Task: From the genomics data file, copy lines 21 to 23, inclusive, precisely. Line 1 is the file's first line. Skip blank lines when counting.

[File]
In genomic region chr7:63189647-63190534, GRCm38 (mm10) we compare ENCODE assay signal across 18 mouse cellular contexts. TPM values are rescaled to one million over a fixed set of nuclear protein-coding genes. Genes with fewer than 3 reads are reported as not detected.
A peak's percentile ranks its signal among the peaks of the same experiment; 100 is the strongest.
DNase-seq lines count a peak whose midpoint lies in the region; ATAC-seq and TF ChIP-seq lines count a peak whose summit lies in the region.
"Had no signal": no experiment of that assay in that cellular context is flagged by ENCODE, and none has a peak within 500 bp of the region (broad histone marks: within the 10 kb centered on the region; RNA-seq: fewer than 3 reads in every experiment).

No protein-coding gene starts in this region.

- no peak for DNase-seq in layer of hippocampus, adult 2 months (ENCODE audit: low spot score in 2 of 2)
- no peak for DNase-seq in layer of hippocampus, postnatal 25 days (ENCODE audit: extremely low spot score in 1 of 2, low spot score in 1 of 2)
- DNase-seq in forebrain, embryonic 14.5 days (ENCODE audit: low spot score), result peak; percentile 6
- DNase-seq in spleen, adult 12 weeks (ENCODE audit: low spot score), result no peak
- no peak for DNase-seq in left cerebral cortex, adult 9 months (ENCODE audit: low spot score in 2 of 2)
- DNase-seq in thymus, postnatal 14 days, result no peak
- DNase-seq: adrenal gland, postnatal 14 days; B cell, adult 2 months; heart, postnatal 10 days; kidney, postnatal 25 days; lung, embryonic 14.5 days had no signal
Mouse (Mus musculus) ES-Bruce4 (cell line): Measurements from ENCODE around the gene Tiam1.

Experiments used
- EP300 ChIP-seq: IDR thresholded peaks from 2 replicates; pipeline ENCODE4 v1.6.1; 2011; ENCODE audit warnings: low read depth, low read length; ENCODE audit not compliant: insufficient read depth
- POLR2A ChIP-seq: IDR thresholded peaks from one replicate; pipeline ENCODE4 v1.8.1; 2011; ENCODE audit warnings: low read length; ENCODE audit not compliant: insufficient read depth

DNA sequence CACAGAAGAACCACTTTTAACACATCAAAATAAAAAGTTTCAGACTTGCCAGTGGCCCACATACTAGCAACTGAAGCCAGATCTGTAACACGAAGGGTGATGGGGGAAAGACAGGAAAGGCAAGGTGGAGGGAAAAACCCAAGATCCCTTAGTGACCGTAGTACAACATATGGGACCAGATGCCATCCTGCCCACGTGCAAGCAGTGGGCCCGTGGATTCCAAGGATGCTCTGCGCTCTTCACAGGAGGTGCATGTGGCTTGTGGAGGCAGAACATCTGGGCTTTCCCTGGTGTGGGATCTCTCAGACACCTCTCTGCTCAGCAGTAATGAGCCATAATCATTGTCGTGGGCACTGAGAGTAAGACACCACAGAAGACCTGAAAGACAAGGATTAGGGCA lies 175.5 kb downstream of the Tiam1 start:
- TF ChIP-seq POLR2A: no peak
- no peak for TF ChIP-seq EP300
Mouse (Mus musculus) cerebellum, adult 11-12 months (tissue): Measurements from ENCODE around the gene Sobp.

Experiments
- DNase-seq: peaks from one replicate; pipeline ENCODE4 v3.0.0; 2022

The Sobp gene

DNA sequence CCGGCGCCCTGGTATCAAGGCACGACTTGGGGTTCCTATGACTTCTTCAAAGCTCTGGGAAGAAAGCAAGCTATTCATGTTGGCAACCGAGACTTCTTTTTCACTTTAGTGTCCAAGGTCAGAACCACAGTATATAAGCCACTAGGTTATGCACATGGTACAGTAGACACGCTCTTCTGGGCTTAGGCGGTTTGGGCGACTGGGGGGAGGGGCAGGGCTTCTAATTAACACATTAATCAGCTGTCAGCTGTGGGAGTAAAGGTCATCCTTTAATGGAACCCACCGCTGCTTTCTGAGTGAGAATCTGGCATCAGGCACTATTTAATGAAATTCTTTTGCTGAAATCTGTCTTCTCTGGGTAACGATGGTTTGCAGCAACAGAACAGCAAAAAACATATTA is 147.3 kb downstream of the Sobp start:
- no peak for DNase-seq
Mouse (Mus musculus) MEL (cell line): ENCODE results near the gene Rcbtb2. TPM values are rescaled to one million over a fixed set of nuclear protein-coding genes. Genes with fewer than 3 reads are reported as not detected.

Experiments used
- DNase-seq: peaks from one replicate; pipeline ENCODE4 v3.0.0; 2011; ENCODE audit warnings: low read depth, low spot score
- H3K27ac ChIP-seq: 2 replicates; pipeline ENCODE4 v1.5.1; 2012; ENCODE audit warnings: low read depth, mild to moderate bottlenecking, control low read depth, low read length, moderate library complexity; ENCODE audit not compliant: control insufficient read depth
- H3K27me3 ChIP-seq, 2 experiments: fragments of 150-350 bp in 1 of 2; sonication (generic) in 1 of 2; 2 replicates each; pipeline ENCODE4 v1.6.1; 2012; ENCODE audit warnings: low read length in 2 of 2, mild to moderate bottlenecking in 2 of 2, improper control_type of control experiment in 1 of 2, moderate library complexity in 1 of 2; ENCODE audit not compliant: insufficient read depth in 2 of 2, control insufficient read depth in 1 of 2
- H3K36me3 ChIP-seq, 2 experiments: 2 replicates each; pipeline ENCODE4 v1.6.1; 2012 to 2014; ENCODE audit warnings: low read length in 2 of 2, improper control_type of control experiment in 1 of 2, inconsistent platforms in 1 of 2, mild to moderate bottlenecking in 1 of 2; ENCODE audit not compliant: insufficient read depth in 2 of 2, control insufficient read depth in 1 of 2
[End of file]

Experiments
- DNase-seq: peaks from one replicate; pipeline ENCODE4 v3.0.0; 2022

The Sobp gene